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Executive Summary

An analysis of the
Army JROTC curriculum

by Catherine Lutz and Lesley Bartlett 
University of North Carolina at Chapel Hill
About the authors
Download the report
The media advisory

"Making Soldiers in the Public Schools: An Analysis of the Army JROTC Curriculum," is a new American Friends Service Committee publication about the large and rapidly growing military presence in American high schools, via the Junior Reserve Officer Training Corps (JROTC). The publication provides an analysis of the JROTC curriculum, compares the claims made by the JROTC program with the outcomes, notes the absence of data to substantiate most of the program's claims, contrasts JROTC goals with those of public education in a democracy, and raises serious concerns for parents, students, educators, and school boards. 

JROTC's Expansion

With the clearly stated goal of creating "favorable attitudes and impressions toward the Services and toward careers in the Armed Forces," JROTC employs retired military personnel as classroom instructors to teach a military curriculum. Approximately 310,000 students, ages 14 and up, participate in about 2,200 high schools nationwide. JROTC's funding has expanded by more than 80 million dollars since 1992; the number of units is expected to reach 2900 by 1996. 

At first glance, the JROTC program can appear very attractive to school districts. It claims to provide discipline to students who join, to prevent drug abuse and dropouts, to provide leadership training, and, overall, to benefit "at-risk" students. However, as the program expands, many students, teachers, and parents have asked, "Does this program belong in the public schools? What does it teach, what does it promise, and what does it deliver? What are its economic and social costs? Does it recruit for the military?" "Making Soldiers in the Public Schools" considers these and other questions through examination of the basic outlines of JROTC's history, its racially and regionally skewed distribution in schools, its relation to military manpower needs, and problems with its curriculum.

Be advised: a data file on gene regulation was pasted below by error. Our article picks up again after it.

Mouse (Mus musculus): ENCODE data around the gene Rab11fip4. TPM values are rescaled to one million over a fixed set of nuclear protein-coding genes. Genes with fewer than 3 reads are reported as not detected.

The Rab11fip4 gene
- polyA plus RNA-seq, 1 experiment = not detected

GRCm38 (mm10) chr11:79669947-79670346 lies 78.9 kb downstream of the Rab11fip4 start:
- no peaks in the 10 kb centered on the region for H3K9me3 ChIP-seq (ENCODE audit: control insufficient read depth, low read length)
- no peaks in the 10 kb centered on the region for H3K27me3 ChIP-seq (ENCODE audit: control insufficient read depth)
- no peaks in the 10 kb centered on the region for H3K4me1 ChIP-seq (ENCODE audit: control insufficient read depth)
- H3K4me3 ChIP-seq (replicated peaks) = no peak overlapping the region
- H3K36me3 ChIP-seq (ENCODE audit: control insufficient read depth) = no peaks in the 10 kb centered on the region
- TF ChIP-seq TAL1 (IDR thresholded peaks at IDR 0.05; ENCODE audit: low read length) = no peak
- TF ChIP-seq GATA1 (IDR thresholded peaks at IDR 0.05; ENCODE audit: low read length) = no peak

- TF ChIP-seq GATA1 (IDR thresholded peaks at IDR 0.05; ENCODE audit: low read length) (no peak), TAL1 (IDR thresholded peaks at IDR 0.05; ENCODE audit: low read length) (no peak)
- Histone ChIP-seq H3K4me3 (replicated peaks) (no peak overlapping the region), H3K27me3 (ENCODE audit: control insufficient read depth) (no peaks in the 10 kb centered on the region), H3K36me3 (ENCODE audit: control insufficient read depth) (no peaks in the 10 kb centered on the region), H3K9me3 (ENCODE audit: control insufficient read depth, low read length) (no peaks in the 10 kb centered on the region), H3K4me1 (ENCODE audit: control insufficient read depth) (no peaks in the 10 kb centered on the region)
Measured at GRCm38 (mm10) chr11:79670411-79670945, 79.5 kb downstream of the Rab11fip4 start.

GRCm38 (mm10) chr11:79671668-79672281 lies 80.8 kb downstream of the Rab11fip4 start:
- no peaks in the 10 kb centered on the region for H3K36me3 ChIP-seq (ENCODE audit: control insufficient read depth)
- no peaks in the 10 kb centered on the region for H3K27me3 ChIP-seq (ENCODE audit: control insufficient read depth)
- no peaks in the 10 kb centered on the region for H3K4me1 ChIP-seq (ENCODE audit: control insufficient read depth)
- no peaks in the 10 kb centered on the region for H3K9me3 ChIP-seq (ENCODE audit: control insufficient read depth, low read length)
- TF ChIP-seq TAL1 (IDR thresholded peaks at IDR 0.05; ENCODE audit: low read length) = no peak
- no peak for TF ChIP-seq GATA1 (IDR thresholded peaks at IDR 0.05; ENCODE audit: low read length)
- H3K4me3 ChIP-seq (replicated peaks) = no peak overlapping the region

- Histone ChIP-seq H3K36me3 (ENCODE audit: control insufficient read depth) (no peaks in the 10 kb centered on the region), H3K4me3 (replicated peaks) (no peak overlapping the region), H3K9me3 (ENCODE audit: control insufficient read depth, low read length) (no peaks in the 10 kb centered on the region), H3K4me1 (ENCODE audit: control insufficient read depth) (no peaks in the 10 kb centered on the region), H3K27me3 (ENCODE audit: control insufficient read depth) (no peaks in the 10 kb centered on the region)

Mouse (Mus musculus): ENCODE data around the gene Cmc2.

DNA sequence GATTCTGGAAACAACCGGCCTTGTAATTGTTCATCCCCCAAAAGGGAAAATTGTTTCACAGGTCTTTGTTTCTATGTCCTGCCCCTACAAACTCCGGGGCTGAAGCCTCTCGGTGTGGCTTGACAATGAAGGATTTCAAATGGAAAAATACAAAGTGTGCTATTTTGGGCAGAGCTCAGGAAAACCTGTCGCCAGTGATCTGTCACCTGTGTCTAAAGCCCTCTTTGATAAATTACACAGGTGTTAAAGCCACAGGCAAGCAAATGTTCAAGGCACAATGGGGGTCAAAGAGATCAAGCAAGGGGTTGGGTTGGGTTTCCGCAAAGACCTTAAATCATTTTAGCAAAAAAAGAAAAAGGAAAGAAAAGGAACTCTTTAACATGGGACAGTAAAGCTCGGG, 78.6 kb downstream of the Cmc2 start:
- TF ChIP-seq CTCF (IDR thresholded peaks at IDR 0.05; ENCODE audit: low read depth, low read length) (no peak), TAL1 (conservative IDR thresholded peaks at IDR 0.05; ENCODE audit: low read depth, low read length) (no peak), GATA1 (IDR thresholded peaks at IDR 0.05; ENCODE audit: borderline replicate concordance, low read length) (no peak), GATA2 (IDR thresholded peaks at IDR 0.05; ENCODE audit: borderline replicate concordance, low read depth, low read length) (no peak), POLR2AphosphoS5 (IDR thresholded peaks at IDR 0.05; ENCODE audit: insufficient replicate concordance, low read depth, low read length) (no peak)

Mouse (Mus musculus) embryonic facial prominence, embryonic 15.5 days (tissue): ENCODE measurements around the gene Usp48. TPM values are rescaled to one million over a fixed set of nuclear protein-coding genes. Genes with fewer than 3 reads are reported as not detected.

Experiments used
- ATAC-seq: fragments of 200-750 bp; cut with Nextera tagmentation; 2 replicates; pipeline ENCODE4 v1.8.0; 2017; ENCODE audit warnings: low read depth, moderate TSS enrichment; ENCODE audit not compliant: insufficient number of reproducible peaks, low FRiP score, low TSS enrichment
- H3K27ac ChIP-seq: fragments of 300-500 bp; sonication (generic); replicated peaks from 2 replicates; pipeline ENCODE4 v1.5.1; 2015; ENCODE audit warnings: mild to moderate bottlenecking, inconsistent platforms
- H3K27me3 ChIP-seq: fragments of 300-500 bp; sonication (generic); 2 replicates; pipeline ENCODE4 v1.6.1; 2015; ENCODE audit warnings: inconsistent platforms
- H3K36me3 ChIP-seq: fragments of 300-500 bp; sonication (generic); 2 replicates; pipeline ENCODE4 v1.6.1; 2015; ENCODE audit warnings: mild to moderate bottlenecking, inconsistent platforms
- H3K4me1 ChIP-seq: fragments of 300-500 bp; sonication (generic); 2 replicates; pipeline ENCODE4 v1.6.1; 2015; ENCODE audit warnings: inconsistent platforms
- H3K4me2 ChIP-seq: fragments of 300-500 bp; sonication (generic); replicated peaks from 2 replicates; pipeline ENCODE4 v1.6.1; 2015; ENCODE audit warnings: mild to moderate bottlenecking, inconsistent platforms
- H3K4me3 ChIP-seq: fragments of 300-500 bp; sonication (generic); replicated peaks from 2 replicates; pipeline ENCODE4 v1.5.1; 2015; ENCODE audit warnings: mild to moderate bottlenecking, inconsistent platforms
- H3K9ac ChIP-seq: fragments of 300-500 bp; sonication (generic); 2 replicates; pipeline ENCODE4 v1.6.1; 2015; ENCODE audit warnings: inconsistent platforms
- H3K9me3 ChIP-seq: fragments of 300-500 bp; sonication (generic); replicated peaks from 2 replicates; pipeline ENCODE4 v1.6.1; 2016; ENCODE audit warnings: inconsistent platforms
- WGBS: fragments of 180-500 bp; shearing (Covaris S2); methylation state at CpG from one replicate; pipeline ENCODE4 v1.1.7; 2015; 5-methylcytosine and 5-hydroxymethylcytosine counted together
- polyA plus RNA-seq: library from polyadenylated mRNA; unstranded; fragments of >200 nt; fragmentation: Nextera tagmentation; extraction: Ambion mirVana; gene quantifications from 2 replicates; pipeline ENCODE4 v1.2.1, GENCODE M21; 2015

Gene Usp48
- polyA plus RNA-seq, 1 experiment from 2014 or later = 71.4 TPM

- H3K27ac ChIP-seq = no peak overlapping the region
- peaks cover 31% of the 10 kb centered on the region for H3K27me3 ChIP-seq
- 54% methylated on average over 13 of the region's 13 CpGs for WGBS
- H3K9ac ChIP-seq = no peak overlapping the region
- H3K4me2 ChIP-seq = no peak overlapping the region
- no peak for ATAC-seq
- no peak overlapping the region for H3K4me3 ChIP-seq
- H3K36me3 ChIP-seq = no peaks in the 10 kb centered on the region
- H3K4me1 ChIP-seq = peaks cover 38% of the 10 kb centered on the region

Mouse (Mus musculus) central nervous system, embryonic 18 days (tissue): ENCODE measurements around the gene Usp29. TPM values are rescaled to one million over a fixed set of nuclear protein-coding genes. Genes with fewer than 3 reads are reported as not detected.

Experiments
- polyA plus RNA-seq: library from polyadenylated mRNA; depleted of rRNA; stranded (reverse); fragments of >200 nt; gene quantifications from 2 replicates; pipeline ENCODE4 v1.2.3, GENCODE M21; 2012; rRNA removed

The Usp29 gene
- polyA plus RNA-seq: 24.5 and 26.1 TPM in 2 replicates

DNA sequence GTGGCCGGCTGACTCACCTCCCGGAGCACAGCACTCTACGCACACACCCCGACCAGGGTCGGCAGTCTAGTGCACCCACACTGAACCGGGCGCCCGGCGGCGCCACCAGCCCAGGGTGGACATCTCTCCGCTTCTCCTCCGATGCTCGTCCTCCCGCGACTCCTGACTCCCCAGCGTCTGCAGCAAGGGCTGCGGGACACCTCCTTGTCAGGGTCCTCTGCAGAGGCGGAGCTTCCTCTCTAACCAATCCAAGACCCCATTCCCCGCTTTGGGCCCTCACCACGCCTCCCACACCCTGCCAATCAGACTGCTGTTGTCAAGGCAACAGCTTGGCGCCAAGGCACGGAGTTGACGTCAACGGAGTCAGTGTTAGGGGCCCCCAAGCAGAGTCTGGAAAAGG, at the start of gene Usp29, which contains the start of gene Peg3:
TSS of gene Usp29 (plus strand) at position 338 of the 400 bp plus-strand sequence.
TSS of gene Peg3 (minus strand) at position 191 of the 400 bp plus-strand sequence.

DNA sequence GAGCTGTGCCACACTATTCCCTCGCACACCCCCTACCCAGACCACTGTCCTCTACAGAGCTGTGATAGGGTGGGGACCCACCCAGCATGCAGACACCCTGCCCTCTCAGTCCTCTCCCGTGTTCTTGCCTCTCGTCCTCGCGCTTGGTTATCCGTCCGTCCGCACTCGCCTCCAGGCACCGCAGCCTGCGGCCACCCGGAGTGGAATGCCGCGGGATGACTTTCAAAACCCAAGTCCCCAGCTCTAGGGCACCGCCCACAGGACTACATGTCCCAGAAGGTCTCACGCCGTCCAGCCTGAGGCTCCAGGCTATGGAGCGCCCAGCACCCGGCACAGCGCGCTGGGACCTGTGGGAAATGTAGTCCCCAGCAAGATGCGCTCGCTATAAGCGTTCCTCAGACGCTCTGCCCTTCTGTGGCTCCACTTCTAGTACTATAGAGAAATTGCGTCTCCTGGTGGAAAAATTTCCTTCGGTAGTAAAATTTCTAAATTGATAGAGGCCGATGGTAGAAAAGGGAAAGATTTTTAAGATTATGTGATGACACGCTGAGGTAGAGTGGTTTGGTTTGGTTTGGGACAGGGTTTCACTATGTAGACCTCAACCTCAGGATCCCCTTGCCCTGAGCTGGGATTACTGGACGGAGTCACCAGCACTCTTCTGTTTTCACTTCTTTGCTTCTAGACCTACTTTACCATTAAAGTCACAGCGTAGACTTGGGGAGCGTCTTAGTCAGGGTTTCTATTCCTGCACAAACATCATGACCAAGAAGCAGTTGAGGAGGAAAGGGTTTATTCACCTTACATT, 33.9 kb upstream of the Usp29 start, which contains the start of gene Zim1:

The publication asks whether public schools should be used for the benefit of the military, whose goals are not those of public education in a democracy. Public schooling strives to promote respect for other cultures, critical thinking, and basic academic skills in a safe environment. In contrast, JROTC introduces guns into the schools, promotes authoritarian values, uses rote learning methods, and consigns much student time in the program to learning drill, military history and protocol, which have little relevance outside the military. 

Chief findings

The chief findings of the report include: 

While JROTC materials produced to attract school districts and individuals state that the program is not a recruiting tool, 45 percent of all cadets who successfully complete JROTC enter some branch of the service. Moreover, JROTC textbooks disproportionately tout military careers as opposed to civilian ones. 

The program claims to provide discipline to the students who join, and to prevent both drug abuse and to decrease the dropout rate. Yet systematic data to substantiate most of these claims is not even collected. Recent Army JROTC promotional material states that JROTC cadets graduate at higher rates than other students. What little information they have provided does not prove that JROTC is an effective dropout prevention program. Given the high rate of attrition within the JROTC program, claims concerning dropout reduction would be difficult, if not impossible, to validate. 

JROTC programs are more often found in schools with a high proportion of non-white students, who now represent 54 percent of JROTC cadets, and in non-affluent schools. They are also heavily clustered in Southern high schools (65 percent of the units). The program attracts large numbers of women (40 percent of the total), but female JROTC teachers are extremely rare. 

While schools may take on a JROTC unit hoping to gain resources, in fact, JROTC drains resources from other educational programs through cost-sharing requirements. 

JROTC Curriculum Faulted